I had no idea Steve Jackson was such a cruel, cruel man. If I didn’t know better (and hadn’t seen the achievement that says it IS possible), I’d believe there IS no good ending to Fighting Fantasy: House of Hell, the latest offering from our good friends at Tin Man Games. I can’t count the number of times I’ve either been killed outright or frightened to death during my time exploring the eponymous house, and I’ve never had more fun being scared!
Fighting Fantasy: House of Hell makes the transition to the gamebook engine flawlessly. The controls are very responsive (I really got a kick out of shaking the tablet to roll the dice), the music is suitably chilling and is reminiscent of the Halloween theme. While the new art is sharp, colorful, and detailed, I applaud the choice of allowing players to see the original works, which are equally impressive. The story is extremely well written, naturally, and seems to have aged gracefully. Sometimes older fiction just reads outdated or stunted (go back and read the old Han Solo novels for an idea of what I mean), but FF:HoH gets in plenty of legitimate frights along with a fairly gripping narrative.
A simple, yet elegant interface makes playing FF:HoH a joy. A simple screen tap allows you immediate access to your character sheet, which is automatically updated to reflect status changes, equipment found, and most importantly, how many Fear Points you’ve accrued so far. The Fear mechanic is unique, and makes you consider your choices far more carefully during your exploration of the house. If you collect more than your allotted Fear Points (based on a die roll at the beginning of the game), your character literally dies of fright. Fear Points can be VERY easy to pick up, and difficult to get rid of. Combat is another simple yet effective affair, and never feels tedious. The pacing of battles is quick, making them a fun part of the quest rather than a chore.
As I mentioned in the opening sentence, FF:HoH can be PUNISHINGLY difficult on the hardcore setting. Fear Points are easy to acquire, your character suffers a penalty at the beginning of the game for being unarmed, and you have significantly less stamina. Fortunately, the game seems to make up for this by being more generous with dice rolls for luck and for combat. I’m sure it’s random, but I’m certainly not complaining! Tin Man Games wisely included two easier modes for gamers looking to experience the story without all of the hardship. Despite multiple playthroughs, I’ve yet to experience the best ending, though that may be because I was not wise enough to make proper use of the unlimited bookmarks the game offers, even in the hardcore mode. If I can offer advice to new adventurers, it would be a) USE the bookmarks- they’ll save you from a lot of backtracking, especially when you’re killed (and you will be), and b) be extremely careful picking up and drinking random liquids in a monster-filled house!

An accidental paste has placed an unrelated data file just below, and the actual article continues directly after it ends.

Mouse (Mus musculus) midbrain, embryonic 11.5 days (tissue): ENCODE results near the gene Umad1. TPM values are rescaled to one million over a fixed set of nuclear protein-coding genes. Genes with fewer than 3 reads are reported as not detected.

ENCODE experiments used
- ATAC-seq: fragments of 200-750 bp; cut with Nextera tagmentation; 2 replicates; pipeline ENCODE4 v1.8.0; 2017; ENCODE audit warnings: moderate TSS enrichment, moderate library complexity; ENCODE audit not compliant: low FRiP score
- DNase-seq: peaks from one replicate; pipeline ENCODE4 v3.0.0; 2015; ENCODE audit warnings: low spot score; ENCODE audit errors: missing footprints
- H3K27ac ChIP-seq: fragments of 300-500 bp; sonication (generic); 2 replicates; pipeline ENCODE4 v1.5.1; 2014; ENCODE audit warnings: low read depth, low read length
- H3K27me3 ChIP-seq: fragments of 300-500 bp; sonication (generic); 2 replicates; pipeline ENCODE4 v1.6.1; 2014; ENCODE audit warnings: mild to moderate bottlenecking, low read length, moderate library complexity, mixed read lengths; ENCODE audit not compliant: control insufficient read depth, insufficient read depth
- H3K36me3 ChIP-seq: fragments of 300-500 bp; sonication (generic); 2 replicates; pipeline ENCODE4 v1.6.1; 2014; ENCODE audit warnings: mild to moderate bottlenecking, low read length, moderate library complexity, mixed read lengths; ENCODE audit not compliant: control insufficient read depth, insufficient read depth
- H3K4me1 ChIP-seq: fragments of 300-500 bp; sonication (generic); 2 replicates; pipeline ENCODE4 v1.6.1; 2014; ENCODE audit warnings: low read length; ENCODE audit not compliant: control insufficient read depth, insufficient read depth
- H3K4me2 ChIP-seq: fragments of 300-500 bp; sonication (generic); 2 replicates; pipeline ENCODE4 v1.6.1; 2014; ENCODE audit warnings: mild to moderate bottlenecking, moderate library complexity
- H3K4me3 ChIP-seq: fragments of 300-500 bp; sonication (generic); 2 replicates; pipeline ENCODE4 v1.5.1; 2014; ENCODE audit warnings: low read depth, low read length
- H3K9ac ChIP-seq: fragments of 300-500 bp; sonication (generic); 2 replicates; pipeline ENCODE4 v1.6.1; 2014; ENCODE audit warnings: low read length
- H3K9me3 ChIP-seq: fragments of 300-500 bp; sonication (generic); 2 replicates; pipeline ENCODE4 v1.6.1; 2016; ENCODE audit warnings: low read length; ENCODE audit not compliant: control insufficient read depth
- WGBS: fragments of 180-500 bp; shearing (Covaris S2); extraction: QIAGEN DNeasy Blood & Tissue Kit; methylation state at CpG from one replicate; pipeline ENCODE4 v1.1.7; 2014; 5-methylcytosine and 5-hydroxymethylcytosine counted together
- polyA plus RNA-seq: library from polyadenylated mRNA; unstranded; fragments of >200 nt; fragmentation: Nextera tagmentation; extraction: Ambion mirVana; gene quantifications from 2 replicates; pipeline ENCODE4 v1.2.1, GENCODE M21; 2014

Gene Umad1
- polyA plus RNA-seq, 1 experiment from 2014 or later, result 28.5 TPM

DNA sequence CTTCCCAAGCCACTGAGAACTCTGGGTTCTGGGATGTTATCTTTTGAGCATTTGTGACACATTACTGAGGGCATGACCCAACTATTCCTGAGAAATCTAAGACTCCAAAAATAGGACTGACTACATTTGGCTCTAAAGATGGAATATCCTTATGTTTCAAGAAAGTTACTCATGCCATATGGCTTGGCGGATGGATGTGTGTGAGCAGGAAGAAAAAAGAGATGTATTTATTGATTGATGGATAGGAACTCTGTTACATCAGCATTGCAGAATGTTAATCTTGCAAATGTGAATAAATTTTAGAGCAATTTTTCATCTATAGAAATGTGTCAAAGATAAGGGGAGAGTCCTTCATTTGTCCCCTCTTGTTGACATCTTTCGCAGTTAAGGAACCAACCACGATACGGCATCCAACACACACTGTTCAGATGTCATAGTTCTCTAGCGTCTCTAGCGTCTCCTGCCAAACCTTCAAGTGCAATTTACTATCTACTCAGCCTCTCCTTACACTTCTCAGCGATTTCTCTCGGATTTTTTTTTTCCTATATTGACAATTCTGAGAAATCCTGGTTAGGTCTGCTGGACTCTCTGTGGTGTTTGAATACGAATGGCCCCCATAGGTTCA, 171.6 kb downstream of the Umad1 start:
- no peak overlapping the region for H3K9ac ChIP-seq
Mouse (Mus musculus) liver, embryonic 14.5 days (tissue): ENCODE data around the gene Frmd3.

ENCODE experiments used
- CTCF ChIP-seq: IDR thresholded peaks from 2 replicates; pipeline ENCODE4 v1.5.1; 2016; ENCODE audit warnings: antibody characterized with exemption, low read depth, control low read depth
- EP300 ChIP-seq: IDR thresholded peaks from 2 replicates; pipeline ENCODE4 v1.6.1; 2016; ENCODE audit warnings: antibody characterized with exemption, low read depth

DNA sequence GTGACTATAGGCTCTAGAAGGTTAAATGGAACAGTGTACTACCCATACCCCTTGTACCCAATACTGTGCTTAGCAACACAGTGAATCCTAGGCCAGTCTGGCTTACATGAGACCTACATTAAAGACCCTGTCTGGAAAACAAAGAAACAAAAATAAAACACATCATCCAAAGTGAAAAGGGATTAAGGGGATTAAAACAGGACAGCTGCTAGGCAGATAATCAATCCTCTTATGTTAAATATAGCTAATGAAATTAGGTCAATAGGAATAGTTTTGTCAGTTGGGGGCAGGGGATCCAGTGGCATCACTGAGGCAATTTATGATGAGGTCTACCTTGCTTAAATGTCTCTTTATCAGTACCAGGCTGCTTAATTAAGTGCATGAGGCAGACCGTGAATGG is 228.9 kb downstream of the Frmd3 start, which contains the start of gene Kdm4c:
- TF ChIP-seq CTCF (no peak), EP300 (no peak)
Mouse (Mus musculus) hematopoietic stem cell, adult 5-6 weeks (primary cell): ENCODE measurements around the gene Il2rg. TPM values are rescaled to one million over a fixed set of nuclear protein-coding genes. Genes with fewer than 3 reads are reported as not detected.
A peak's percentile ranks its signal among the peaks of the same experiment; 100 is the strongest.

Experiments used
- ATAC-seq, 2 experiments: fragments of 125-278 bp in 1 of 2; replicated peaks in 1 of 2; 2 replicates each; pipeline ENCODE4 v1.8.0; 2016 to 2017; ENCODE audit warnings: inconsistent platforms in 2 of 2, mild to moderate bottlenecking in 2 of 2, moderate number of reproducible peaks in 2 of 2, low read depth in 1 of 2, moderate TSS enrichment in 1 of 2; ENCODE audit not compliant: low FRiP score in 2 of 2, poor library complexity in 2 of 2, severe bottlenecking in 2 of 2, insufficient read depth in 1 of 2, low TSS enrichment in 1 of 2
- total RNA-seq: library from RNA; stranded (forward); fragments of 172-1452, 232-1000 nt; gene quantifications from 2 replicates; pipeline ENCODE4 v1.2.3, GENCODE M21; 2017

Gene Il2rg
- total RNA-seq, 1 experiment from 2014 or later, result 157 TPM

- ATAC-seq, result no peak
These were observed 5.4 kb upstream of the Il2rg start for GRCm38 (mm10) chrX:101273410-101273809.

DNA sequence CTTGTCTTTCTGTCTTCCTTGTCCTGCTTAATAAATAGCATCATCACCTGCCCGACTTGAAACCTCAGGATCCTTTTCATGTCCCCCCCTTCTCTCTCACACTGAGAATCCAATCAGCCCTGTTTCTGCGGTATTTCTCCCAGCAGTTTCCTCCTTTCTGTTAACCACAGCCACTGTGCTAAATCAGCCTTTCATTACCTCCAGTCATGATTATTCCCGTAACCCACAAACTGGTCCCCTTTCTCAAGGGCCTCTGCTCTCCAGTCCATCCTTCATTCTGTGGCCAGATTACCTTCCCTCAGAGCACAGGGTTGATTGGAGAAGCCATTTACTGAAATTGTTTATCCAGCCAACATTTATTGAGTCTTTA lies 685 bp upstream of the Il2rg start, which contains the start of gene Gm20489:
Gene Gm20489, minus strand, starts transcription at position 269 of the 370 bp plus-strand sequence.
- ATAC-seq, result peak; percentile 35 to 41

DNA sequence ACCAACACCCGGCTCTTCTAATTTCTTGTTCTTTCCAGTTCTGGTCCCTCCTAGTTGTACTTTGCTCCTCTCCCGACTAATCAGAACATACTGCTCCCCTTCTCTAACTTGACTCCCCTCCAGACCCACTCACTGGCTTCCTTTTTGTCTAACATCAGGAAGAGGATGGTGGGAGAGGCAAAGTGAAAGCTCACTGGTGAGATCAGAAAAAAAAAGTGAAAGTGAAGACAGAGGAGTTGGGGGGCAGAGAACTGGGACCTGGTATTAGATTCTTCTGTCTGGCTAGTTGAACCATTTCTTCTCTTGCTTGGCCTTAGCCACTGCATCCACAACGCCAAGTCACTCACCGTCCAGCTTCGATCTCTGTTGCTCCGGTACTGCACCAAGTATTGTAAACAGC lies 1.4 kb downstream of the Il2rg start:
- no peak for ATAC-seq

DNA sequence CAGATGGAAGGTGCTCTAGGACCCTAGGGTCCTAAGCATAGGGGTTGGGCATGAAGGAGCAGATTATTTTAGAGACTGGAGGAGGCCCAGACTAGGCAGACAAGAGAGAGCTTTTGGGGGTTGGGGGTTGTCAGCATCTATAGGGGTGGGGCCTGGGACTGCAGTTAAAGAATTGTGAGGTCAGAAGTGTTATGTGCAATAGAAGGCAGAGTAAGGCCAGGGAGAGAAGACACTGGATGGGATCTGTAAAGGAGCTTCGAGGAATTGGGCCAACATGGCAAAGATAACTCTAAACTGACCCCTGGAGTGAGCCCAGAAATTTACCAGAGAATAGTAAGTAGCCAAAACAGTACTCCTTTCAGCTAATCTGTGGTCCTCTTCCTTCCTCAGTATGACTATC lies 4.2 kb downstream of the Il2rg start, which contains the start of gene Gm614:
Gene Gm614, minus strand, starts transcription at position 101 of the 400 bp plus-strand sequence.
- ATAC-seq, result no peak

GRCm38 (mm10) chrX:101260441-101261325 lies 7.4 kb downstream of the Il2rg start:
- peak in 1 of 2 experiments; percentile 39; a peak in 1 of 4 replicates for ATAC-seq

For $5.99 on the iOS App Store, Google Play, Amazon Appstore, and Nook Mobile Apps, Fighting Fantasy: House of Hell offers a great value. There’s plenty of replayability here, along with numerous achievements and rewards to unlock. Upon seeing his work transformed into tablet form, Steve Jackson said:
It’s been 30 years since the original Fighting Fantasy series was published, way back in the predigital era. Ian Livingstone and I have always wanted the series to keep up with the times, and
this treatment of House of Hell is exactly what we were hoping for. Neil and Ben at Tin Man
have excelled themselves with this iOS/Android version. They have reached a new standard of
digital gamebooks design excellence, and I congratulate them on this achievement.”
I can think of no better way to describe it. Highly recommended!